The natural abundance of membrane proteins is in general too low to conveniently isolate sufficient material for functional and structural studies. Therefore, most membrane proteins have to be obtained through overexpression. Escherichia coli is one of the most successful hosts for overexpression of recombinant proteins. While the production of soluble proteins is comparably straightforward, overexpression of membrane proteins remains a challenging task. The yield of membrane localized recombinant membrane protein is usually low and inclusion body formation is a serious problem. Furthermore, membrane protein overexpression is often toxic to the host cell. Although several reasons can be postulated, the basis of these difficulties is not completely understood, preventing the design of rational strategies to improve membrane protein overexpression yields.

The objective of my Ph.D. studies has been to improve membrane protein overexpression in E. coli by a) understanding membrane protein overexpression from the perspective of membrane protein biogenesis, b) systematically investigating the physiological response to overexpression of membrane proteins and c) engineering strains that are optimized for membrane protein overexpression based on insights resulting from these studies.

By working toward these objectives, I was able to identify and alleviate one of the major bottlenecks of membrane protein overexpression in E. coli: saturation of the Sec-translocon could be overcome by harmonizing translation and membrane insertion of the recombinant membrane protein. This minimized the toxic effects of overexpression and thus resulted in increased membrane protein-producing biomass.

Place, publisher, year, edition, pages
Stockholm: Institutionen för biokemi och biofysik, 2008. 91 p.
National Category
Biochemistry and Molecular Biology
Research subject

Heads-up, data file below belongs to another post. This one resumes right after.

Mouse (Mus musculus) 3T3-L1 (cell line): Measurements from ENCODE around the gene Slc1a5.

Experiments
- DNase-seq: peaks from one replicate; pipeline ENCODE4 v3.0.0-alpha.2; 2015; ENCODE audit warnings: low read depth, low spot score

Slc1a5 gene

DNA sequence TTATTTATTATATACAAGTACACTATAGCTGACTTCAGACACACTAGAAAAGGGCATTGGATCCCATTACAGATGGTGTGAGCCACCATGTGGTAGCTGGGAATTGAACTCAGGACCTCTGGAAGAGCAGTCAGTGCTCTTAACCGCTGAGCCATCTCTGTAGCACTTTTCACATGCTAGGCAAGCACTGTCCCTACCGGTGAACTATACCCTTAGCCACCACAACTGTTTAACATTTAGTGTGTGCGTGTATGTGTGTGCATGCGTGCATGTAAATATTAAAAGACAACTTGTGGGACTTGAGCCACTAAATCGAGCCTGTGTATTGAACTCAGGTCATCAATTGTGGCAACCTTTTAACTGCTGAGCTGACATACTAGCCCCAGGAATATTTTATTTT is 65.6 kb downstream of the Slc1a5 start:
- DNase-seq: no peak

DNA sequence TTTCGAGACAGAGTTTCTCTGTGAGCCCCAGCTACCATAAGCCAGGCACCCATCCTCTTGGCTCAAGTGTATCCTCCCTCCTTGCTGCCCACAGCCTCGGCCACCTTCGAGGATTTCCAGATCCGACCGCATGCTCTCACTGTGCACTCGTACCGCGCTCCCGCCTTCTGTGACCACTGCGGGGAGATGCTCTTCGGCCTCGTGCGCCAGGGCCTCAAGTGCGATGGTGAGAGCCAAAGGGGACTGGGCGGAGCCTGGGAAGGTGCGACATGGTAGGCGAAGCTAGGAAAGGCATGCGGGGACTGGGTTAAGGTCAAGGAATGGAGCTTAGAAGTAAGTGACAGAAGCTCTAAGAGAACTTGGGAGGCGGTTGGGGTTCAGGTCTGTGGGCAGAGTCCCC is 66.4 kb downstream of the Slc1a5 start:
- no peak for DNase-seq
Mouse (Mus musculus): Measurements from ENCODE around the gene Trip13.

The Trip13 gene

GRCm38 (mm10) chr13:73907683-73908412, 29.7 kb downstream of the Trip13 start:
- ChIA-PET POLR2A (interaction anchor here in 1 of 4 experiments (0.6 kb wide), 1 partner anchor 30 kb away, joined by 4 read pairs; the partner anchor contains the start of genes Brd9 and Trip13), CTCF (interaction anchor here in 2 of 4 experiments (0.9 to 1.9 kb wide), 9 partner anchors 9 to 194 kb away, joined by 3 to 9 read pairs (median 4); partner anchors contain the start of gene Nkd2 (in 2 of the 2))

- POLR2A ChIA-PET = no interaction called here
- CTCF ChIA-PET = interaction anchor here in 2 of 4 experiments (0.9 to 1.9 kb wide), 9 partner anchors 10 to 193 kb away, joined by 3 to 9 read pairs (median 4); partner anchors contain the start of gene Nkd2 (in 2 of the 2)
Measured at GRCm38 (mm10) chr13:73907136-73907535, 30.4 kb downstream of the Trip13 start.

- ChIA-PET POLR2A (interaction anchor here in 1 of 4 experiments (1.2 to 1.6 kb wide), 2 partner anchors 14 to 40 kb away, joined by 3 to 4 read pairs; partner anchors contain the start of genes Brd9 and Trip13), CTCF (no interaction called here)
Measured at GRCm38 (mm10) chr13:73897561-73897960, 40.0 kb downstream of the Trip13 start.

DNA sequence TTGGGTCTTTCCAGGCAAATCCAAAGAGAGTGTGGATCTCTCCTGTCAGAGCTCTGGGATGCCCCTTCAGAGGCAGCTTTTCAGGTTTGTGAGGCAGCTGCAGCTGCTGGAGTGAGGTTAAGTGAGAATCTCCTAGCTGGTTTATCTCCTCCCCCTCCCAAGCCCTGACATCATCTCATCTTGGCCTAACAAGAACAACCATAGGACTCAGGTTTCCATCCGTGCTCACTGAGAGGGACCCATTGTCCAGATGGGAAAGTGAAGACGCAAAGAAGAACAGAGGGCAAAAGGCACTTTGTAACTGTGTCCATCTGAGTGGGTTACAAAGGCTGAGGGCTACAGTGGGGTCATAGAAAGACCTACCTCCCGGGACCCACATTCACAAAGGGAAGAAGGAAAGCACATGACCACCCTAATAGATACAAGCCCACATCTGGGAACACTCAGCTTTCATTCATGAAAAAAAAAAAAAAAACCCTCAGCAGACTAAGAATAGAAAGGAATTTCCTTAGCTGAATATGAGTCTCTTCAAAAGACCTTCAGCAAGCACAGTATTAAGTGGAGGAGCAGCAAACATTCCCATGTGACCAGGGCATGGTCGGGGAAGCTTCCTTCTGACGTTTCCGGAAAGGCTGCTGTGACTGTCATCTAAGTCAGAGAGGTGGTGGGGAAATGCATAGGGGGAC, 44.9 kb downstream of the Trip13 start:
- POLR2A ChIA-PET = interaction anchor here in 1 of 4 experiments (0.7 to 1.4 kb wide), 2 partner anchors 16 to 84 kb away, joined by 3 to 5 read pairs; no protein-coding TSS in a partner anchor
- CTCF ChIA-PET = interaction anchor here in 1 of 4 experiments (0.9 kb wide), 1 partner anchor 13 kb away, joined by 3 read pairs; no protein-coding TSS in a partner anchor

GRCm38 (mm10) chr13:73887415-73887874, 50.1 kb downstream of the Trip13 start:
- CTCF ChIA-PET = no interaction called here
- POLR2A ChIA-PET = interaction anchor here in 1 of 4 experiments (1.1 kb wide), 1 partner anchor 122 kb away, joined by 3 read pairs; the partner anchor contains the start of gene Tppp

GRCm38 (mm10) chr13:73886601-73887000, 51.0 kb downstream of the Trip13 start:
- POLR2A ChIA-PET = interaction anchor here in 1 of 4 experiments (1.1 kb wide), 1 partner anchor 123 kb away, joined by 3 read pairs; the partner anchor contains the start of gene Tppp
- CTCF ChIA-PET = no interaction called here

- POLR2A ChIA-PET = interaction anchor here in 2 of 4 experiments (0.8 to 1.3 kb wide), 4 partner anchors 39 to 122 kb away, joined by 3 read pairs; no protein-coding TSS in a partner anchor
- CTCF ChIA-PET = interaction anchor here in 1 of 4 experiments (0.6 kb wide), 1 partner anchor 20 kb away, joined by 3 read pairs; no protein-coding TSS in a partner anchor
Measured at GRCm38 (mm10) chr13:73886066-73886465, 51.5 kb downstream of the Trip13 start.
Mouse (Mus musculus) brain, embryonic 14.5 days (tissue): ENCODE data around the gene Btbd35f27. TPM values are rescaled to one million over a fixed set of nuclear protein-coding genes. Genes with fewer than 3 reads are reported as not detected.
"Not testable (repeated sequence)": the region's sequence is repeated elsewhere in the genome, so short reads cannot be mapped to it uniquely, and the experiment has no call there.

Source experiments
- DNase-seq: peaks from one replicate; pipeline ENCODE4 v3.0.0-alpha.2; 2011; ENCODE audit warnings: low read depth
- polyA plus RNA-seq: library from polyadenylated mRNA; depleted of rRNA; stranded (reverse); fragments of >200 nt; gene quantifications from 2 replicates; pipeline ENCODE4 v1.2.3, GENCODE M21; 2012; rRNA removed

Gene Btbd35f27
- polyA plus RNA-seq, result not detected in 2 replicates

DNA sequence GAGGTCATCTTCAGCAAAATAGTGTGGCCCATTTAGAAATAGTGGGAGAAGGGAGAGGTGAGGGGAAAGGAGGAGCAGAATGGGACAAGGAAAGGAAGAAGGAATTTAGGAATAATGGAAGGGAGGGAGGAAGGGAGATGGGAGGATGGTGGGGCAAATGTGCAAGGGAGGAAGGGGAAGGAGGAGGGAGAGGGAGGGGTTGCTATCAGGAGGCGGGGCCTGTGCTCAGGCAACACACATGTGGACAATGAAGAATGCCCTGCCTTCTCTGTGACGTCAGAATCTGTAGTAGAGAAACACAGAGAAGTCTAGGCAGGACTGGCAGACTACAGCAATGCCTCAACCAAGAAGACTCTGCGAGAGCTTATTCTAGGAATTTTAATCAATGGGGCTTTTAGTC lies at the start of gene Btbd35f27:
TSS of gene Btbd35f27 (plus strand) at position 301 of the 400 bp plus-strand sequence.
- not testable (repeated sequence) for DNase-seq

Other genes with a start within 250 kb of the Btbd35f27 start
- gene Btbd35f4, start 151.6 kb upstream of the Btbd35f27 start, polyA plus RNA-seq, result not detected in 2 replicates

Biochemistry
Identifiers
urn:nbn:se:su:diva-7513 (URN)978-91-7155-594-6 (ISBN)
Public defence
2008-05-23, Magnélisalen, Kemiska övningslaboratoriet, Svante Arrhenius väg 12 A, Stockholm, 10:00 (English)
Opponent
Supervisors
Available from: 2008-04-30 Created: 2008-04-30 Last updated: 2010-01-13Bibliographically approved
3. Membrane Protein Biogenesis in Escherichia coli: A proteomics approach
Open this publication in new window or tab >>Membrane Protein Biogenesis in Escherichia coli: A proteomics approach
2010 (English)Doctoral thesis, comprehensive summary (Other academic)
Abstract [en]

In the bacterium Escherichia coli all proteins are synthesized in the cytoplasm. However, at least 25% of them then need to be exported to another cellular compartment where they exert their function. E. coli has several different targeting pathways to ensure the correct localization of its proteins. When a nascent chain emerges at the ribosomal tunnel exit the signal recognition particle (SRP) can bind to it. The ribosomal nascent chain -SRP- complex is then targeted either to the Sec-translocon or the YidC insertase at the cytoplasmic membrane. Integral cytoplasmic membrane proteins are inserted into the lipid bilayer whilst periplasmic and outer membrane proteins are translocated across the membrane. In order to be fully functional, proteins need to be both correctly localized and folded. In many cases, they also assemble into complexes with other proteins or co-factors. In my thesis I will present an improved protocol for two-dimensional blue native/SDS-PAGE (2D BN/SDS-PAGE) that makes it very suitable to study the biogenesis of integral cytoplasmic membrane proteins and especially the complexes in the cytoplasmic membrane. Using this and other methods I have studied the biogenesis of integral cytoplasmic membrane proteins and other exported proteins. This has been done on a global scale in mutant strains where the SRP-targeting pathway, the Sec-translocon and the integral cytoplasmic membrane chaperone/insertase YidC have been compromised.

Place, publisher, year, edition, pages
Stockholm: Department of Biochemistry and Biophysics, Stockholm University, 2010. 99 p.
Keyword
SRP, YidC, SecE, Membrane protein biogenesis, protein targeting, 2D BN/SDS-PAGE
Research subject
Biochemistry
Identifiers
urn:nbn:se:su:diva-36851 (URN)978-91-7447-008-6 (ISBN)
Public defence
2010-02-26, Magnélisalen, Kemiska övningslaboratoriet, Svante Arrhenius väg 16 B, Stockholm, 10:00 (English)
Opponent
Supervisors
Available from: 2010-02-04 Created: 2010-01-27 Last updated: 2010-01-28Bibliographically approved